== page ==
(Of course, I must clarify that although I don’t feel totally overwhelmed and helpless, I AM often overwhelmed by all that is going un-done at this point, but it’s not leaving me feel helpless or like I’m going to go to pieces—it’s more just annoying to me is all. Just had to make that point, in case any of you mistakenly thought I somehow have it all figured out and put together at this point! ha ha ha *insert that laughing/crying emoji right here*)
Also, something kinda funny has happened—after writing that post at two weeks postpartum all about how I didn’t understand how anyone could say that the transition from one to two was relatively easy, I can now actually say that I think I get it (after I got through the haze and fog and craziness of the first two weeks, that is)–while no part of motherhood is every really EASY, I have found that this transition from one to two kids has overall been a million times easier than my transition to new parenthood was, and I feel much more equipped to handle the different situations that come up (and have even learned to laugh about them…most of the time). A part of this might just be because Mathias isn’t a hard baby, but I think even more of it is due to the fact that I now have over 3 years of solid parenting experience under my belt, and I don’t yet have so many children that I’m totally overwhelmed by it all.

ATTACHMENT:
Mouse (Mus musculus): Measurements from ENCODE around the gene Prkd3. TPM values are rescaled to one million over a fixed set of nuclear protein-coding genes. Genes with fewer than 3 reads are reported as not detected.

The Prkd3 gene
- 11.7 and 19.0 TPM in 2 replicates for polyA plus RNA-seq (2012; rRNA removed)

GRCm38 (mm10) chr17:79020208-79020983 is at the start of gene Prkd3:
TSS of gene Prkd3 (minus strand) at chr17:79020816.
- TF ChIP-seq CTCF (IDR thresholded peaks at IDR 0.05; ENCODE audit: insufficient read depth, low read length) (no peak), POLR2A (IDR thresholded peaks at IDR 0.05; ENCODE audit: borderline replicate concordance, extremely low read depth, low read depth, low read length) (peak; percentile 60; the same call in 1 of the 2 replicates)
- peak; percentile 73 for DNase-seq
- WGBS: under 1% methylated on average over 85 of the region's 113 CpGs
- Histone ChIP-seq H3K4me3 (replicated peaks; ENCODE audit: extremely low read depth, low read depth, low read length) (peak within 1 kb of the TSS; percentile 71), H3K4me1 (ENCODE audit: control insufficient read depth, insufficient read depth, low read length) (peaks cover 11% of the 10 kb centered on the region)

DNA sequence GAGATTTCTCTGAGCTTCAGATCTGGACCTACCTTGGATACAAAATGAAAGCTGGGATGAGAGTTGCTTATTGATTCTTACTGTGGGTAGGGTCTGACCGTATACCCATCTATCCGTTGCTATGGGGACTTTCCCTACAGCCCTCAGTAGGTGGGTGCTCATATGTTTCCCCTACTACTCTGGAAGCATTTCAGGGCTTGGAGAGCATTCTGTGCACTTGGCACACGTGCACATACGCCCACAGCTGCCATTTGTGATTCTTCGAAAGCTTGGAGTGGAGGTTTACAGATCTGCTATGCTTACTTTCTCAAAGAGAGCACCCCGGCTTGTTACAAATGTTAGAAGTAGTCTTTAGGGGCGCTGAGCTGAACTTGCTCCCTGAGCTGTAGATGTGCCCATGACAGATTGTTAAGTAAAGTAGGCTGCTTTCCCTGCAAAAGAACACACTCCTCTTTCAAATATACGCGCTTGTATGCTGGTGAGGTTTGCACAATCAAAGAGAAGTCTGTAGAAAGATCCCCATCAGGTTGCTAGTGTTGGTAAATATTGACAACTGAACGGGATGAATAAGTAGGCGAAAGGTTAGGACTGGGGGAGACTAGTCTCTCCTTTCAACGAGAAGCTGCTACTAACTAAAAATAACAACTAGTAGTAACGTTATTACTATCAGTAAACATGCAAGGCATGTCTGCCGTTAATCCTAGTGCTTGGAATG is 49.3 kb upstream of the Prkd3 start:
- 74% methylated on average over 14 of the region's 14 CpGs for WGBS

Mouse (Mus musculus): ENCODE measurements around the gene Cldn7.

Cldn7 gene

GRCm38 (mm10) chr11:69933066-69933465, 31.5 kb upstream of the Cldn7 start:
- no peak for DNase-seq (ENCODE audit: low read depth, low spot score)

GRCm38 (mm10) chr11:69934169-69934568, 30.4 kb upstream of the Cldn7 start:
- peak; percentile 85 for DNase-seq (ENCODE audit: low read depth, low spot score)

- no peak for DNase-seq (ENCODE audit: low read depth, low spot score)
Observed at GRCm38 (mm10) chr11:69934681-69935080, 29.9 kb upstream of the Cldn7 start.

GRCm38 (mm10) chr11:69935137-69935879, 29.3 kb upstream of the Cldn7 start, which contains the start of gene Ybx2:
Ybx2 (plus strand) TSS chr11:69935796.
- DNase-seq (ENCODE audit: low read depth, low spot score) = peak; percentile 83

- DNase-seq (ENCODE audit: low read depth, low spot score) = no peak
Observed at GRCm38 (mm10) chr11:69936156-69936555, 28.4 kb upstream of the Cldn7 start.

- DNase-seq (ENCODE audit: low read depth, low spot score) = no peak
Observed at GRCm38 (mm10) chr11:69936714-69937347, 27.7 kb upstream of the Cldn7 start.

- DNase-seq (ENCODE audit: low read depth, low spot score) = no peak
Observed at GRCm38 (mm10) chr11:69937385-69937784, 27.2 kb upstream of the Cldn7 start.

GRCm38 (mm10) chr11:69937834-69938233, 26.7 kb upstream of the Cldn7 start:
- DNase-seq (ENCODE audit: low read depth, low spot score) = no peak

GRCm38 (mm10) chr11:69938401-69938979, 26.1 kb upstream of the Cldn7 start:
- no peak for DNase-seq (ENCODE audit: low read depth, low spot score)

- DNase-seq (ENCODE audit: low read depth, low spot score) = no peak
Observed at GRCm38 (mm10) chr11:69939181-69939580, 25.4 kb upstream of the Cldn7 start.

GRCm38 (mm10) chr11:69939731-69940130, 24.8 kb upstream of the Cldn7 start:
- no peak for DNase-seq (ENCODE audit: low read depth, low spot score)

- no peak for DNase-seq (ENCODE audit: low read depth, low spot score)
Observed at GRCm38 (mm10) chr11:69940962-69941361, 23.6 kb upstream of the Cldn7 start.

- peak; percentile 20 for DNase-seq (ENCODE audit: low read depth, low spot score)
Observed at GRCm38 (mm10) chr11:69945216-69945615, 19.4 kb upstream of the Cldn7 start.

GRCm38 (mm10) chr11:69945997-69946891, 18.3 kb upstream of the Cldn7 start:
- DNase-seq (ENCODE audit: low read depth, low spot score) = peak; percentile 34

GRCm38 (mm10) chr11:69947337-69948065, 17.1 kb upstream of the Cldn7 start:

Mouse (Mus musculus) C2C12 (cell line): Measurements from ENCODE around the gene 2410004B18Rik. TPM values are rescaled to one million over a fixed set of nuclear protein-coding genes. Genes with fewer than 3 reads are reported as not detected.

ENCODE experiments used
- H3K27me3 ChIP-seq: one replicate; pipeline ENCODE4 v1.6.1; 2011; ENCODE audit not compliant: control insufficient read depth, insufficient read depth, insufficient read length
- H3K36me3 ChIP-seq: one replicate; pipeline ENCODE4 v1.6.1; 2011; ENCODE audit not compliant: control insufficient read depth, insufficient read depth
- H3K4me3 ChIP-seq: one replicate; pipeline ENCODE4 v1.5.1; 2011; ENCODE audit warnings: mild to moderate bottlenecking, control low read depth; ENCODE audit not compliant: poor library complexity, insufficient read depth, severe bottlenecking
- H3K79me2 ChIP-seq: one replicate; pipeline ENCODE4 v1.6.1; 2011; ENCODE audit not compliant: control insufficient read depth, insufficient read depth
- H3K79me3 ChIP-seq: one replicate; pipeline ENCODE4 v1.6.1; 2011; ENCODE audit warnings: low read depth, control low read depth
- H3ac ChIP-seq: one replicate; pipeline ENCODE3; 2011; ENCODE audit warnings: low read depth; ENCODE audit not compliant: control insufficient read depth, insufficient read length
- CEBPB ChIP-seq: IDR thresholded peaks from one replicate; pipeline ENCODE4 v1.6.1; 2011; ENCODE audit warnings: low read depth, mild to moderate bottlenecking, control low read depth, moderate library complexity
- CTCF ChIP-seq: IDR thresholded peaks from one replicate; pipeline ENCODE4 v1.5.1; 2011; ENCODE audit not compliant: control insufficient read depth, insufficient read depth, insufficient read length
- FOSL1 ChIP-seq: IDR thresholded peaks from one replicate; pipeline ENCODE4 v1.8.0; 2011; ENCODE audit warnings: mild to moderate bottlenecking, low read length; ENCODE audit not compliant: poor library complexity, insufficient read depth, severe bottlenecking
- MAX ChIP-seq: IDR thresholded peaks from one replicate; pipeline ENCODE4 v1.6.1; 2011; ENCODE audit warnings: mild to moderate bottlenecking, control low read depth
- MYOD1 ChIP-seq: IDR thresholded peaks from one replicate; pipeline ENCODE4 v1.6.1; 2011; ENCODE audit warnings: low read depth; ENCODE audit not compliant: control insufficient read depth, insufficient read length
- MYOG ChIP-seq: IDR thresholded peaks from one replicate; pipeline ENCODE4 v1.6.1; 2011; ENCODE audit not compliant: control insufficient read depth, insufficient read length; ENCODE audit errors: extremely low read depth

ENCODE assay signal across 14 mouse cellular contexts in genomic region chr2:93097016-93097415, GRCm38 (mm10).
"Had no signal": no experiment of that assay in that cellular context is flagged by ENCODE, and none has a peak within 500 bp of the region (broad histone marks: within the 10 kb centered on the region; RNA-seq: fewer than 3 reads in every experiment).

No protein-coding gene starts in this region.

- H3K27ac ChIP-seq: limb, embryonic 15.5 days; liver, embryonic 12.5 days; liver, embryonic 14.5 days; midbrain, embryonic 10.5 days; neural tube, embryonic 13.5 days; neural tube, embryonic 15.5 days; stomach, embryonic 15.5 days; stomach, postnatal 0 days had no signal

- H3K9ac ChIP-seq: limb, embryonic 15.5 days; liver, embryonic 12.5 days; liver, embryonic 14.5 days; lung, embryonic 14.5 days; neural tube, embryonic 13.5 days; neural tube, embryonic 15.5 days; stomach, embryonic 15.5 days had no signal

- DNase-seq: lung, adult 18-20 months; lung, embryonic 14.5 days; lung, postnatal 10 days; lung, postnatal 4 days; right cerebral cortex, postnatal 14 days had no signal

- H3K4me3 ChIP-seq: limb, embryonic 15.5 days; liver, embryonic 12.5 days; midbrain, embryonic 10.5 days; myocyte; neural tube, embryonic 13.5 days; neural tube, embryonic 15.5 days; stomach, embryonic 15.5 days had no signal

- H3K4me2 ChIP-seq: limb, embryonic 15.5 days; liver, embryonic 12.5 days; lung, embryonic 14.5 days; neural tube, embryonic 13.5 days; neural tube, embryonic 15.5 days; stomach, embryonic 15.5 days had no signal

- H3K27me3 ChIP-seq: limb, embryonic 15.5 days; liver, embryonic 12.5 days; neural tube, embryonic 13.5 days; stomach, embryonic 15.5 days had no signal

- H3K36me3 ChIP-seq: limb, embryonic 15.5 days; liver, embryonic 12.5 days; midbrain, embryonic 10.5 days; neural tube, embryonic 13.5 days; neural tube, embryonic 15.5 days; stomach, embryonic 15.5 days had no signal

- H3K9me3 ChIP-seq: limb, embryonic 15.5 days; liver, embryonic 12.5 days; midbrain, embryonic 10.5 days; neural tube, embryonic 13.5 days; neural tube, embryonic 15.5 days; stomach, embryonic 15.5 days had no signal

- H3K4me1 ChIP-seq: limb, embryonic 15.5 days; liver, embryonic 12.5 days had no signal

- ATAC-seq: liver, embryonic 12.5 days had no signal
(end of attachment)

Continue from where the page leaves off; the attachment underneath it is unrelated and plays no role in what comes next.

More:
Even dealing with my postpartum shape this time around has been easier, though that might largely be because I exercised throughout my whole pregnancy. Honestly, if I hadn’t lost basically any weight since two weeks postpartum last time, I would have been freaking out (and I did inwardly freak out a bit even after I was losing about a pound a week back then!) Now, even though I still have about 15 pounds left to lose before I’m back to what I was before, I’m not that worried about it—I know from lots of experience with losing weight over the years that consistent exercise and being more mindful of what I’m eating will eventually take it off in the long run, and I’m excited this time to see what participating in Kayla Itsines’s Bikini Body Guide program will do for me, especially because strength training has always been a huge weakness of mine (since I usually prefer cardio). I started her 4-week “Beginner” program this week, which I’ll complete in its entirety before I start with the “real” BBG. (Funny note: I thought that because my cardio/aerobic capacity is really quite good, I would be able to skip a few of the weeks of the “Beginner” stage. Well, I did the first Beginner workout yesterday, and I literally almost collapse every time I walk down the stairs now, so I think it’s safe to say I need the whole 4-week period…)
Of course, all of this is not to say that I don’t sometimes struggle still with the transition or that I’m not terribly sleep deprived (because I do, and I am–oh, how I’m sleep-deprived!), but I HAVE been pleasantly surprised to find that the postpartum period has been about a million times easier this time around, for which I’m immensely grateful.